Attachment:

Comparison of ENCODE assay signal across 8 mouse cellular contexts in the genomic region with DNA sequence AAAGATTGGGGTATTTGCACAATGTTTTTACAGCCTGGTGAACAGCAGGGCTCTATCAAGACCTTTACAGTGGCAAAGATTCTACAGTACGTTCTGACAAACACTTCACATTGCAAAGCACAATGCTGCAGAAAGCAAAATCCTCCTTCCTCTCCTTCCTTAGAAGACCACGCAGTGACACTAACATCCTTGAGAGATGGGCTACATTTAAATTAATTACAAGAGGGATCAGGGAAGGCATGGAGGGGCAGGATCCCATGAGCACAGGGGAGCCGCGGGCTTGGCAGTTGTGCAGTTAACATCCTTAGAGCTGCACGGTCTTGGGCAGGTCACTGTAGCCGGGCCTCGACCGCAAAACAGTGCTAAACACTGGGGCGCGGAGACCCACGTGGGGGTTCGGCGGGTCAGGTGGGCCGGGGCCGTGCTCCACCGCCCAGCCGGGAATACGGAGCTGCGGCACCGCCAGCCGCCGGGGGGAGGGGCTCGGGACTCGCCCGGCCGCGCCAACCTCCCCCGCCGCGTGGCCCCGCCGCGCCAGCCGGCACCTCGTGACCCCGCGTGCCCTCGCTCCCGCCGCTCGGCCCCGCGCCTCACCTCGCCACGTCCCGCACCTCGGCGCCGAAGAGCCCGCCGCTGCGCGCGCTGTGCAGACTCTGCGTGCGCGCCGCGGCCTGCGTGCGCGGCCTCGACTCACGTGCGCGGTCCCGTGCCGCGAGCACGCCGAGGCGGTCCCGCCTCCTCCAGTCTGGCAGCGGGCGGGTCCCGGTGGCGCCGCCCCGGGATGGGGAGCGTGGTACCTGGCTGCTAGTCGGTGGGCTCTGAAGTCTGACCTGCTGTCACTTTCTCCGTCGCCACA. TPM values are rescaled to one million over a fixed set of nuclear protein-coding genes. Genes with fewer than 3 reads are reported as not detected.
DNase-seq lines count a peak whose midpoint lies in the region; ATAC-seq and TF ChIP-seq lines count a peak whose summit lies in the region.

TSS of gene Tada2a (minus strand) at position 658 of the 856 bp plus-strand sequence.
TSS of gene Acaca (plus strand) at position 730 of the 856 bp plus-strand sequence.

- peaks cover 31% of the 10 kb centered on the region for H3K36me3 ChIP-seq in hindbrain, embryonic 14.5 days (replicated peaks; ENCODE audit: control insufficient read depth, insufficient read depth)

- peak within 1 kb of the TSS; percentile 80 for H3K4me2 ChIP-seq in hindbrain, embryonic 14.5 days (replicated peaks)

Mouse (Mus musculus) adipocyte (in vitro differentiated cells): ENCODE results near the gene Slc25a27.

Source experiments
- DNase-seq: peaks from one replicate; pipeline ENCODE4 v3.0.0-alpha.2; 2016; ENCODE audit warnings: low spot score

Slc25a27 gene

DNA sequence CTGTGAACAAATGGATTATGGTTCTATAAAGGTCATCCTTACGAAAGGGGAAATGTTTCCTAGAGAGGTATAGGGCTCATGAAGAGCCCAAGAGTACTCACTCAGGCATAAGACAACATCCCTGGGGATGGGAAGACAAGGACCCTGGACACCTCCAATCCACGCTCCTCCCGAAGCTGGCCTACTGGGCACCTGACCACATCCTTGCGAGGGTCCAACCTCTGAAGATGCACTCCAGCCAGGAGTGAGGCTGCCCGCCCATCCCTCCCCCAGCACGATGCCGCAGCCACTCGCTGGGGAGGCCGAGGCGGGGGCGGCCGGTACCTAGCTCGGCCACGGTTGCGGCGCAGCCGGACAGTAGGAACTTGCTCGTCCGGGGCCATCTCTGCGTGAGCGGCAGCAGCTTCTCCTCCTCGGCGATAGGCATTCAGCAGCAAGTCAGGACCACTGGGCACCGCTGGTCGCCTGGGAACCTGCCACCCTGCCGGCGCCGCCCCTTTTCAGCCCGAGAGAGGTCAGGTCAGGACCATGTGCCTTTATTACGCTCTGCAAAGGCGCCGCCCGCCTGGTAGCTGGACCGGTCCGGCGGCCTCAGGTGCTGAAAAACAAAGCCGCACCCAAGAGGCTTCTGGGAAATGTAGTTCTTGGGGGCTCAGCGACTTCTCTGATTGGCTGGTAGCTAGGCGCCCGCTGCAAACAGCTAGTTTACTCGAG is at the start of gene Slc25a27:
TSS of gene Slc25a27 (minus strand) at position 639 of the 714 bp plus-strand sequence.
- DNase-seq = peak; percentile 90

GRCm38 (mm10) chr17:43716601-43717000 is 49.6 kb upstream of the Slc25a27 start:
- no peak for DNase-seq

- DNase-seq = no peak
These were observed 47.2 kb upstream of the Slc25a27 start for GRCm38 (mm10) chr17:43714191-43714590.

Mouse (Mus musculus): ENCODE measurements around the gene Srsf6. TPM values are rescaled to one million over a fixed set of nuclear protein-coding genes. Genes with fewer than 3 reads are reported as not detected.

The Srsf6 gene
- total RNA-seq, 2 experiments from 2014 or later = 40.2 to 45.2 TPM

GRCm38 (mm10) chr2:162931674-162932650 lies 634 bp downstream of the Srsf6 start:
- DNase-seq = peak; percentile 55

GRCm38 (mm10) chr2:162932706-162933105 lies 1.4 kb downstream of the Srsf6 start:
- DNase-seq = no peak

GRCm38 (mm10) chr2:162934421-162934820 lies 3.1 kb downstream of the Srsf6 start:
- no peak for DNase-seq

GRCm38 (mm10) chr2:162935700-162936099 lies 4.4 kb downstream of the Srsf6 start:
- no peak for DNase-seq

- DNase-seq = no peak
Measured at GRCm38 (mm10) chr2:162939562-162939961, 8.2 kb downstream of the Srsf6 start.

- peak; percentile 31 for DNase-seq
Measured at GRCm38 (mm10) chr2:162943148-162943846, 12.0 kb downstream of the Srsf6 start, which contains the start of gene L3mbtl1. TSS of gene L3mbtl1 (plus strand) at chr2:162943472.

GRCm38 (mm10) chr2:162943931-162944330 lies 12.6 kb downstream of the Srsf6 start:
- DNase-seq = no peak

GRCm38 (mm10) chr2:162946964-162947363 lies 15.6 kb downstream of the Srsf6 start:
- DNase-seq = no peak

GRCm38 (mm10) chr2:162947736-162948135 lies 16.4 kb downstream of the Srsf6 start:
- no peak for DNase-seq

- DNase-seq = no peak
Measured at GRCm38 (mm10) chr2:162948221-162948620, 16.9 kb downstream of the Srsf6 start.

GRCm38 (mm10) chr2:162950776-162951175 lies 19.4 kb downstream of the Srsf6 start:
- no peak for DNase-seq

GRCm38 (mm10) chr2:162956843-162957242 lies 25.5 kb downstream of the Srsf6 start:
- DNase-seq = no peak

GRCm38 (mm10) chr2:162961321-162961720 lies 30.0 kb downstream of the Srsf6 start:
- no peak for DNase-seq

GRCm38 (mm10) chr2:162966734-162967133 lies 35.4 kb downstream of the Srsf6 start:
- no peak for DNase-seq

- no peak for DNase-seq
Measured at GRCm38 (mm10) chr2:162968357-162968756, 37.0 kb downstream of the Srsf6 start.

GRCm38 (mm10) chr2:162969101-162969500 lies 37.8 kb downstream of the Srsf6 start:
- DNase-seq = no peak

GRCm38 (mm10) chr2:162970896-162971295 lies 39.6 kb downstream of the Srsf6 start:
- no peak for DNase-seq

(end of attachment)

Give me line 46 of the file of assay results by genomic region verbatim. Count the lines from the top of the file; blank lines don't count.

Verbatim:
- no peak for DNase-seq